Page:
A 12-year-old boy who had been in a coma for four months died Saturday in a London hospital after doctors stopped life-sustaining treatment which was the subject of a lengthy court battle.
Archie Battersbee’s mother Hollie Dance said he died at 12:15 local time, about two hours after the hospital began to suspend treatment.
British courts had rejected the family’s request to transfer Archie to a hospice and the European Court of Human Rights refused for the second time to intervene in the case.
“He fought to the end,” Dance said, crying outside the hospital. “I’m the proudest mom in the world.”
Archie’s care became the subject of weeks of legal discussion as his parents tried to force the hospital to continue life-sustaining treatments, while doctors argued that there was no chance of recovery and that he should have been authorized. to die.
The family asked for permission to transfer the boy to a hospice after British courts ruled that it was in his best interest to end treatment.
The hospital said Archie’s condition was so unstable that moving him would hasten his death.
On Friday, High Court Judge Lucy Theis denied the family’s request, saying Archie should remain in the hospital while treatment was suspended.
The controversy is the latest case in the UK that pits doctors ‘judgment against families’ wishes.
Under UK law, it is common for courts to intervene when parents and doctors disagree over a child’s medical treatment.
In these cases, the best interests of the child override the parents’ right to decide what they believe is best for their offspring.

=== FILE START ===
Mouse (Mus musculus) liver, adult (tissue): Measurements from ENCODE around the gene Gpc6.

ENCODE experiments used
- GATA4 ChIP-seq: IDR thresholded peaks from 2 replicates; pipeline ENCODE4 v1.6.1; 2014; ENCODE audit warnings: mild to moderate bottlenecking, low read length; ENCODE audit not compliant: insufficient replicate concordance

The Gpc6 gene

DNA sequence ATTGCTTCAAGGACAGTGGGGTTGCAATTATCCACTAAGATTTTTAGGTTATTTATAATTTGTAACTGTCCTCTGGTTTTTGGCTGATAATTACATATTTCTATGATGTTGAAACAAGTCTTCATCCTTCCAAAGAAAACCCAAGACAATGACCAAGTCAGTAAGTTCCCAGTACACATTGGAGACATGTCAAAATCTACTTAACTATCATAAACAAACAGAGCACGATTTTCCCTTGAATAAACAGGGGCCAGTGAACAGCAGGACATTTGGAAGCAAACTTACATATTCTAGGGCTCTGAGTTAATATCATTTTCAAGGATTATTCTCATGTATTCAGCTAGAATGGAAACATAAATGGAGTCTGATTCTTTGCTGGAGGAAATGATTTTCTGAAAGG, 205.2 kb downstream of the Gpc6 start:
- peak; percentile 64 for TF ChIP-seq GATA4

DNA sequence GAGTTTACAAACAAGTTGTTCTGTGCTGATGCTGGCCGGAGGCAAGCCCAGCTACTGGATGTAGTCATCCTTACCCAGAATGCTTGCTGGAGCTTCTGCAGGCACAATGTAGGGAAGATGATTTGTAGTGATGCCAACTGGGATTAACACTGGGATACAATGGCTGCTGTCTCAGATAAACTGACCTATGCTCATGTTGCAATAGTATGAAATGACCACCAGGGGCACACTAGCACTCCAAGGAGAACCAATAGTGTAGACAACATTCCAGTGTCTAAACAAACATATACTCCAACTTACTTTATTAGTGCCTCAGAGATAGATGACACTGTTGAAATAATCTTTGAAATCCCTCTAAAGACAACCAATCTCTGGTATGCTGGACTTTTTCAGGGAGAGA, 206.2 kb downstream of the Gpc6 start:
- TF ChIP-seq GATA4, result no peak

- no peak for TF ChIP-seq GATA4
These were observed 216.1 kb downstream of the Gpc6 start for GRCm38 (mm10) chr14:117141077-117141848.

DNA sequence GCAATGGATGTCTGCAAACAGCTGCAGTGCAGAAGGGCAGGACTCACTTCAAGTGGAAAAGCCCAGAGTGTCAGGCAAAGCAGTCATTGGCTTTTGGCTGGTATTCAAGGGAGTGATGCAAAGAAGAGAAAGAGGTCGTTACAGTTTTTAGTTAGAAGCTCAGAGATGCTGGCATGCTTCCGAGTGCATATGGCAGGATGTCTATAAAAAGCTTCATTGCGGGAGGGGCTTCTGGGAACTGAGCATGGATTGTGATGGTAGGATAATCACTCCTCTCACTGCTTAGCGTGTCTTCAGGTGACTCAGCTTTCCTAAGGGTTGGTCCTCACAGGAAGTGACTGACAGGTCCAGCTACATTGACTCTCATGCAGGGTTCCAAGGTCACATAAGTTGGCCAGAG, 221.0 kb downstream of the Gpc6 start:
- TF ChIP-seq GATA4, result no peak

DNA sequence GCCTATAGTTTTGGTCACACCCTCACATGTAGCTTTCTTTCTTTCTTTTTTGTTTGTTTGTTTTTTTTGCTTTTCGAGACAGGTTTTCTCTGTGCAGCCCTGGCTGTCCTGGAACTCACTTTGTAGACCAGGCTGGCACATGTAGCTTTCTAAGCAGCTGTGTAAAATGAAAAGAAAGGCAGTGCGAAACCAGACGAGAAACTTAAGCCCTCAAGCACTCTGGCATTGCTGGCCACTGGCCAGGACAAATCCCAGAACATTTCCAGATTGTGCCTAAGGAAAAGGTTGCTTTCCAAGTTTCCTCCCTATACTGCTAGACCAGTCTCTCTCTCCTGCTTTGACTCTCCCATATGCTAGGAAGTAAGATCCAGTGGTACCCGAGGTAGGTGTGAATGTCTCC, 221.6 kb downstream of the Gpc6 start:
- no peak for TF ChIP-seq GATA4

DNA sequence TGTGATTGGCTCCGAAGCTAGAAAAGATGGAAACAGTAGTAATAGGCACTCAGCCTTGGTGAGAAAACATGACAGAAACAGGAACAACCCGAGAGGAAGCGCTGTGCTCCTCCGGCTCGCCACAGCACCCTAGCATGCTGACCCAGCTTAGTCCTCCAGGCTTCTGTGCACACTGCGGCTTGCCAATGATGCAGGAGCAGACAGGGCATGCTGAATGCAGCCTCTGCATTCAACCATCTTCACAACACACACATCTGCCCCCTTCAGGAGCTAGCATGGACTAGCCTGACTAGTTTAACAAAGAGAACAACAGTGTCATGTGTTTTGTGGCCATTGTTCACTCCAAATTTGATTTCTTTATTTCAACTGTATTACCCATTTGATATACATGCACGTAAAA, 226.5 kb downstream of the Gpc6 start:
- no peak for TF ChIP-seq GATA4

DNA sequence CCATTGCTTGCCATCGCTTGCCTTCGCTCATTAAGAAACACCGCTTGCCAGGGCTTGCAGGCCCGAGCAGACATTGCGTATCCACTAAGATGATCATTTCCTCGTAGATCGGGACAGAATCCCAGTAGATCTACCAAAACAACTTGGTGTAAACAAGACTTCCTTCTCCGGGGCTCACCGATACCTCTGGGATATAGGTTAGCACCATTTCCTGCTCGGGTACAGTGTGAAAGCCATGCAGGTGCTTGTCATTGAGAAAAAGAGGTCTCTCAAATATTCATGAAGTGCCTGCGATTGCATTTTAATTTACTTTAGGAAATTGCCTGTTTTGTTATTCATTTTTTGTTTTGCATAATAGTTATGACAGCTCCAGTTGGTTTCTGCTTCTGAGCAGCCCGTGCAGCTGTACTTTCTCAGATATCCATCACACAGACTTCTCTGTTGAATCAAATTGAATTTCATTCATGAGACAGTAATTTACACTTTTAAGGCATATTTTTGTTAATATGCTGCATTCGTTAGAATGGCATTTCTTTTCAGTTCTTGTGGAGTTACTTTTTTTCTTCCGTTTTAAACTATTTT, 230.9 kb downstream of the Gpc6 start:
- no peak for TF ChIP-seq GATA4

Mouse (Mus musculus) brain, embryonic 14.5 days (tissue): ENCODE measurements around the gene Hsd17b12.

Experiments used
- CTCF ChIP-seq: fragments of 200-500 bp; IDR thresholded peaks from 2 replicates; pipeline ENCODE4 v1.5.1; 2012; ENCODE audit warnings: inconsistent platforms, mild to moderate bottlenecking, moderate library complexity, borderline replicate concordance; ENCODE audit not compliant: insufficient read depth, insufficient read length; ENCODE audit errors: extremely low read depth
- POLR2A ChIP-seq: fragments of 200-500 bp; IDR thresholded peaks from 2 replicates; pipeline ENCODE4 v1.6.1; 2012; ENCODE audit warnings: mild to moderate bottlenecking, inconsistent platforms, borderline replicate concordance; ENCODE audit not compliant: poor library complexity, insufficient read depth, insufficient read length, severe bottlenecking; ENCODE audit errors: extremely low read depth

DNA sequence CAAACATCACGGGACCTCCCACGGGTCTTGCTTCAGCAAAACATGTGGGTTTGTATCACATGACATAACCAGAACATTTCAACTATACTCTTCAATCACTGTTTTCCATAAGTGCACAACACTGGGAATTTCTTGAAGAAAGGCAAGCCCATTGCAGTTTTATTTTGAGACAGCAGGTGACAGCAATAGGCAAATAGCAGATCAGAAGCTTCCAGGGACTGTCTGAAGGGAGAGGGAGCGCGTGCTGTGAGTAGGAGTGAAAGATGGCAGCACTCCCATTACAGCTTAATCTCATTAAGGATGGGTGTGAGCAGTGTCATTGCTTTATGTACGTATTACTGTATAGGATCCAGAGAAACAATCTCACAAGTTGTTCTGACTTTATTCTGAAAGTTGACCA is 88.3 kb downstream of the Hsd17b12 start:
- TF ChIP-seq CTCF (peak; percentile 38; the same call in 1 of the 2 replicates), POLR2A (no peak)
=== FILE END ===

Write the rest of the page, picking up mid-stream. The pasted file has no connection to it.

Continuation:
Archie was found unconscious at home with a ligature over his head on April 7. His parents believe he may have taken part in an online challenge that went wrong.
Doctors concluded that Archie had died in the brain stem shortly after the accident and tried to end the long list of treatments that kept him alive, including artificial respiration, medications to regulate his bodily functions and assistance. 24 hour nursing.
But his family objected, claiming that Archie had shown signs of life and would not want them to give up hope.
Ella Carter, the girlfriend of Archie’s older brother Tom, said Archie remained stable for about two hours after the hospital stopped all medications. Things changed when the fan was turned off, she said.
“It turned completely blue,” he said. “There is absolutely nothing dignified about watching a family member or child choke. No family should ever go through what we’ve been through. It’s barbaric. “
Carter rested his head on Dance’s shoulder and sobbed as the two women embraced.
The hospital expressed its condolences and thanked the doctors and nurses who cared for Archie.
“They have provided high quality care with extraordinary compassion for several months in often difficult and distressing circumstances,” said Alistair Chesser, medical director of the Barts Health NHS Trust, which runs the hospital.
“This tragic case has not only affected the family and their caregivers, but has touched the hearts of many across the country.”